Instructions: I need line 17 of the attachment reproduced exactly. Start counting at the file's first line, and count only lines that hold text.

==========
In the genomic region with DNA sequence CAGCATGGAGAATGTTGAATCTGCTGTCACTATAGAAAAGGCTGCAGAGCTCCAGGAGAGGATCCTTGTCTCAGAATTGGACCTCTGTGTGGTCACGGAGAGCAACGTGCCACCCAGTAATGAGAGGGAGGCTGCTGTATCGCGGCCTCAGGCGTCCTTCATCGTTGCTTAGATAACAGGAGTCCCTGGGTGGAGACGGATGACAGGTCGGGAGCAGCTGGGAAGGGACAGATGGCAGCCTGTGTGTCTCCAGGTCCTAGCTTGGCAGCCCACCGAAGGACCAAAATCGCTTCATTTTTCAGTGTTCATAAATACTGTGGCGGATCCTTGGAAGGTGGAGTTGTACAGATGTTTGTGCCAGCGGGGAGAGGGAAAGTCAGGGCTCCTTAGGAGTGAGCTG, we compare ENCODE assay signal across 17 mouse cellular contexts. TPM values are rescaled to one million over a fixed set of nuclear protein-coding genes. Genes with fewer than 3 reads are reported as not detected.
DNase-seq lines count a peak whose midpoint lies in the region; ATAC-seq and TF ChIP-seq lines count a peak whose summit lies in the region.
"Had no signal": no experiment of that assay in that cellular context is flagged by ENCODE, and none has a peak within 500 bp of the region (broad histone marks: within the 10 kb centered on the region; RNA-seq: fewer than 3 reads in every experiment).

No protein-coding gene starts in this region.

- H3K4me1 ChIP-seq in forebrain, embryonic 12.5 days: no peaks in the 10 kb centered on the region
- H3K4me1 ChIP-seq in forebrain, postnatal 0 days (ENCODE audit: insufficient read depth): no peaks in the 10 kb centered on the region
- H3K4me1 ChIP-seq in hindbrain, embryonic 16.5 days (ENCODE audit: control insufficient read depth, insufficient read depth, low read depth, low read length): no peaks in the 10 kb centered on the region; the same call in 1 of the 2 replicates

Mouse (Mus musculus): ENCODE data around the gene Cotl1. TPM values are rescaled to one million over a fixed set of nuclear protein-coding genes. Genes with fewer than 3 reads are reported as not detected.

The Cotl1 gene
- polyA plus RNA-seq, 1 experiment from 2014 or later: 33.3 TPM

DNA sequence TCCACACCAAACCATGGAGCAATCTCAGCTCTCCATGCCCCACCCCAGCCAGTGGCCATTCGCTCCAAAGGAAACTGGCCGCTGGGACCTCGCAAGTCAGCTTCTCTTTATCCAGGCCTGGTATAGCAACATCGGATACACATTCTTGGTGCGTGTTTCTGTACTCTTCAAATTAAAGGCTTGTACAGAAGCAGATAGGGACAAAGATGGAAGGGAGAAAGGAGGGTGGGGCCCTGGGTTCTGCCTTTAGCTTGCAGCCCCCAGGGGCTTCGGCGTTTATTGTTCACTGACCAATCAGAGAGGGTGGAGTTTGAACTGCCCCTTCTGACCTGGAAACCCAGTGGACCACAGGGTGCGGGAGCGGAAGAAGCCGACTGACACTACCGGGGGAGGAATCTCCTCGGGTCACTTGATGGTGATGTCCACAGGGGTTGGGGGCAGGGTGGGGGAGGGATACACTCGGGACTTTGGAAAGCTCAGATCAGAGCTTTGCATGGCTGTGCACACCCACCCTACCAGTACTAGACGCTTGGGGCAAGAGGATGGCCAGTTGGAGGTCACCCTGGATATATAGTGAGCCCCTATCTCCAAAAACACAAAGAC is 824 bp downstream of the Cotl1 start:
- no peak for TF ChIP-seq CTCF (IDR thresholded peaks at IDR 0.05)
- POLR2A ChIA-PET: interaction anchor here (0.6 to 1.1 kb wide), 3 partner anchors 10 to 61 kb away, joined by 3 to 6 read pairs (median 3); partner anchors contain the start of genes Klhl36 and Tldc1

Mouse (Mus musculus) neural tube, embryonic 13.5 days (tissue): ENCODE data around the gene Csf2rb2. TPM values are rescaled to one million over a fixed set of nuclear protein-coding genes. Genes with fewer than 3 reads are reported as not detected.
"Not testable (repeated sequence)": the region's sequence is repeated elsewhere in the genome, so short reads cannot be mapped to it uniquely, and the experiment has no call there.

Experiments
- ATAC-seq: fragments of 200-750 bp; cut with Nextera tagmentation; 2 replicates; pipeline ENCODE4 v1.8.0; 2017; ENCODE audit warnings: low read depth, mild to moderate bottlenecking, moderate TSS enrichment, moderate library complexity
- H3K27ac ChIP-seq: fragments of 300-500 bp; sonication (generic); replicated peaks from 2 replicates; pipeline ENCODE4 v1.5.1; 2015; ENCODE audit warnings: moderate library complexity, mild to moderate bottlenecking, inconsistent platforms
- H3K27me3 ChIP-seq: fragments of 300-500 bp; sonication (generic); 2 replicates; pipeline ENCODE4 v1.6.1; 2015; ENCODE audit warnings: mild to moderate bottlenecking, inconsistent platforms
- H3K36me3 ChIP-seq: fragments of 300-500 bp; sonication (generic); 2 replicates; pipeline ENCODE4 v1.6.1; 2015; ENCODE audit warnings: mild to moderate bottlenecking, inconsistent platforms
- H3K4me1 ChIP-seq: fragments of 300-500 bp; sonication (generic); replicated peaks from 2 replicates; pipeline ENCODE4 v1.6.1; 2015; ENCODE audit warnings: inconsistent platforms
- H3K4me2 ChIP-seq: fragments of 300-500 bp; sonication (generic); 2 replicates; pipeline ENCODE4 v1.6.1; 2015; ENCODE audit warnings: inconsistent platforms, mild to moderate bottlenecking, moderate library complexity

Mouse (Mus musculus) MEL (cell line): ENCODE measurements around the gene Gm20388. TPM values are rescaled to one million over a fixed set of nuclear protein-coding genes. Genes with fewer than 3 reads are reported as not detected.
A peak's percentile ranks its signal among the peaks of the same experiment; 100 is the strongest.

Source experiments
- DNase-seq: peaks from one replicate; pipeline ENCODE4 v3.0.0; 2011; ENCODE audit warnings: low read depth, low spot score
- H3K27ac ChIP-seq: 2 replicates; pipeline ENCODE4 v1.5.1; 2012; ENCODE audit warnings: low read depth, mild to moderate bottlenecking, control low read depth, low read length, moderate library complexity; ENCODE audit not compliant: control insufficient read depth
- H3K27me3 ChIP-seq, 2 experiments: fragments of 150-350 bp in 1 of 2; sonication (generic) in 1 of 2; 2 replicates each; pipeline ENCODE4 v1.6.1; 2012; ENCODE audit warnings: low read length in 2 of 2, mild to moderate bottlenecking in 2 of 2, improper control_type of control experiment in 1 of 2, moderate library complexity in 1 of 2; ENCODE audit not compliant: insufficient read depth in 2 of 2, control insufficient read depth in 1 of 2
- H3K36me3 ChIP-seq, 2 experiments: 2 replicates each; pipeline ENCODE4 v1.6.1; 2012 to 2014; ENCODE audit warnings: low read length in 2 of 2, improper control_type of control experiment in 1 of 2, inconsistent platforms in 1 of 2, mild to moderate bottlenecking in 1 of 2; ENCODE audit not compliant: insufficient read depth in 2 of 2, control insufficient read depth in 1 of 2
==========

- ATAC-seq: fragments of 200-750 bp; cut with Nextera tagmentation; 2 replicates; pipeline ENCODE4 v1.8.0; 2017; ENCODE audit warnings: low read depth, mild to moderate bottlenecking, moderate TSS enrichment, moderate library complexity